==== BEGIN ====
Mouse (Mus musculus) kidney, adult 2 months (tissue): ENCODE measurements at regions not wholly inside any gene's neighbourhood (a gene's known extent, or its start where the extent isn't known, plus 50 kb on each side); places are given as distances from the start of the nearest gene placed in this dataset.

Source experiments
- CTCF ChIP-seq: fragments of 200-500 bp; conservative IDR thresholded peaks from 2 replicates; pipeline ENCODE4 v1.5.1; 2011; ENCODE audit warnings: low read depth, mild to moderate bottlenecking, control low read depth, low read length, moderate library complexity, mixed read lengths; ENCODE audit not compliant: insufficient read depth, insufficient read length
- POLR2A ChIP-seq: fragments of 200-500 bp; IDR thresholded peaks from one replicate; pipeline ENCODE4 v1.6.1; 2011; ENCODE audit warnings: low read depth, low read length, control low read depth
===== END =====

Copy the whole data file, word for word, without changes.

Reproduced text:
Mouse (Mus musculus) kidney, adult 2 months (tissue): ENCODE measurements at regions not wholly inside any gene's neighbourhood (a gene's known extent, or its start where the extent isn't known, plus 50 kb on each side); places are given as distances from the start of the nearest gene placed in this dataset.

Source experiments
- CTCF ChIP-seq: fragments of 200-500 bp; conservative IDR thresholded peaks from 2 replicates; pipeline ENCODE4 v1.5.1; 2011; ENCODE audit warnings: low read depth, mild to moderate bottlenecking, control low read depth, low read length, moderate library complexity, mixed read lengths; ENCODE audit not compliant: insufficient read depth, insufficient read length
- POLR2A ChIP-seq: fragments of 200-500 bp; IDR thresholded peaks from one replicate; pipeline ENCODE4 v1.6.1; 2011; ENCODE audit warnings: low read depth, low read length, control low read depth